6. THought this was interesting and worth a share. I am not too clued in on the debate but I have heard a little about it. This report is from the access fund. http://www.opengate.org/access-fund-blog/2015/07/nps-wilderness-climbing-management-the-good-the-bad-and-the-ugly.html It has been over two years since the National Park Service (NPS) issued a national-level policy that provides guidelines to individual parks on managing climbing (and bolts specifically) in designated Wilderness areas. Director’s Order #41 removed the threat that the NPS would ban bolts in Wilderness, but also tightened the screws on how climbers can place these bolts. Two years ago, the Access Fund could only theorize on how individual parks would choose to interpret and implement the general guidelines outlined in DO #41. Well, the wait is over, and we are now getting some answers to these questions. The Wilderness climbing policies that we’ve seen so far fall into the spectrum of the good, the bad, and the downright ugly. Joshua tree thinFirst, the good. As a result of DO #41 Joshua Tree issued its first Wilderness bolting permit in November of 2013—ending a longstanding moratorium on new bolts in Wilderness. Then Superintendent Butler issued a policy that allows the authorization of new bolts to prevent damage to vegetation. As a result, the first J-Tree bolt permit was issued so that the tree above the classis crack Room to Shroom could be saved. Now, the bad. Lake Mead National Recreation Area recently issued a Wilderness Management Plan that calls for the removal of “bolt-intensive” routes in Wilderness and outlines a process for evaluating the removal of bolted routes due to impacts to Wilderness character, natural resources, and cultural sites. This process will include folks form the NPS, native American tribes, and the climbing community. You may be thinking…how is this not The Ugly? Consider that an earlier draft version of this plan proposed a wholesale removal of bolted climbing routes with no input from the climbing community. This nuance is substantial because it recognizes the need for the NPS to include climbers in decisions about fixed anchor management instead of making unilateral decisions. CharlotteDome_SEKIOne more bad. The recent Sequoia & Kings Canyon National Parks Wilderness Management Plan states that climbers can judiciously place non-permanent fixed anchors (e.g. slings and nuts) when necessary, without the need for permits. But climbers will need special-use permits to place and replace bolts in Wilderness. Again, how is this not The Ugly? The draft plan, which we strongly advocated against on the grounds that it was not realistic or safe, proposed that climbers apply for a special use permit ($20) and wait up to 3 months in order to acquire a permit for adding or replacing any fixed anchor—including webbing slings. We continue to work with the park to remind officials that bolt replacement is essential and the NPS should not obstruct climbers from replacing bolts due to safety and visitor experience concerns. Finally, the ugly. North Cascades National Park has ignored the majority of the guidelines provided in DO #41 and issued an unsubstantiated Wilderness bolt moratorium. The park not only bans new bolts, but can also remove existing bolts without any public process or notice to the climbing community. DO #41 provides park superintendents with the authority to prohibit bolts after they have established that bolts result in unacceptable impacts and have conferred with NPS climbing specialists and the climbing community. The Access Fund invoked the Freedom of Information Act (FOIA) to investigate what type of analyses North Cascades actually conducted prior to issuing their bolt moratorium policy. The answer: none. The spirit of DO #41 was intended to result in balanced policy that considers natural resources, Wilderness character and recreation opportunities, but the North Cascades interpretation resulted in a policy based on philosophical conviction without any assessment, study, or public process. We continue to fight this ban. North Cascades banner The inconsistency in the implementation of the NPS Wilderness climbing management guidelines is a problem. Resolving this inconsistency is one of the Access Fund’s top policy and advocacy priorities. We are working this issue through three main strategies: Developing an interest within NPS—both at the national and park level—to improve DO #41 implementation. A documented Fixed Anchor Policy, which we created in collaboration with the American Alpine Club, to outline the fundamental principles associated with our position on fixed anchors and guide our work on DO #41 implementation with parks. Convening a working group of both climbing and conservation organizations—including Access Fund, American Mountain Guide Association, American Alpine Club, Wilderness Society and National Parks Conservation Association—to develop and advance a strategy to improve NPS Wilderness climbing management policy.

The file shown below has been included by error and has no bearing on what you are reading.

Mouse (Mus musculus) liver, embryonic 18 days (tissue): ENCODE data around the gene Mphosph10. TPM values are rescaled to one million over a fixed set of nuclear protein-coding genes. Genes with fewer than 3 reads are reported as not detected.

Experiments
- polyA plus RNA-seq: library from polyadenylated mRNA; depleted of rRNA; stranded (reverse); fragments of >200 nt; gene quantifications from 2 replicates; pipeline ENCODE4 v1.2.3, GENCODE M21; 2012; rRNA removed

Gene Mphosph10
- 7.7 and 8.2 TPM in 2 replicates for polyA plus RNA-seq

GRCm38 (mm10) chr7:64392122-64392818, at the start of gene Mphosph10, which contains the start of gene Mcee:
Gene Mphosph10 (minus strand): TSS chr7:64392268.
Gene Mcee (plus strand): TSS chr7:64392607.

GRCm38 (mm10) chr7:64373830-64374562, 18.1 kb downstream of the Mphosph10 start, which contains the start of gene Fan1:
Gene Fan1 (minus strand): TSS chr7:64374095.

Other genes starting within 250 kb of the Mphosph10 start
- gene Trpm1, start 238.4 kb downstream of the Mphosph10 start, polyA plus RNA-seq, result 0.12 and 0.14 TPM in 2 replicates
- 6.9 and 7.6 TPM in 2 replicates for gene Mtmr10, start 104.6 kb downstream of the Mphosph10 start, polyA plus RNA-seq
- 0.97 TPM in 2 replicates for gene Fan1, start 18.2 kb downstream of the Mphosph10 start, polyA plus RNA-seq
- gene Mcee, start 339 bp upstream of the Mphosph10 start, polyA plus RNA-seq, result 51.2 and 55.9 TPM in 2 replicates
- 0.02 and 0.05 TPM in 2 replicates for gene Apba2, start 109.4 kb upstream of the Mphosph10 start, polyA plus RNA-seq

7. Bugaboo timing question

    THis report from July 16th makes it seem that even the Pigion fork bypass of the snowpatch col may be more tricky than it's worth (again from MCR) "The top 60m of the Bugaboo/ Snowpatch col at the “normal” exit point is down to ice, and rock fall is a real hazard now. Getting onto the West Ridge of Pigeon there is about 50m of 20 degree bare ice and a large crevasse is open at the transition point from snow to ice. The Pigeon Fork of the Bugaboo Glacier has some bare ice and though still mostly snow covered, the bridges are thin and the travel around crevasses is tricky. Of course the rock climbing in the Bugs is still as good as it gets, it’s just slightly more challenging to get on it!"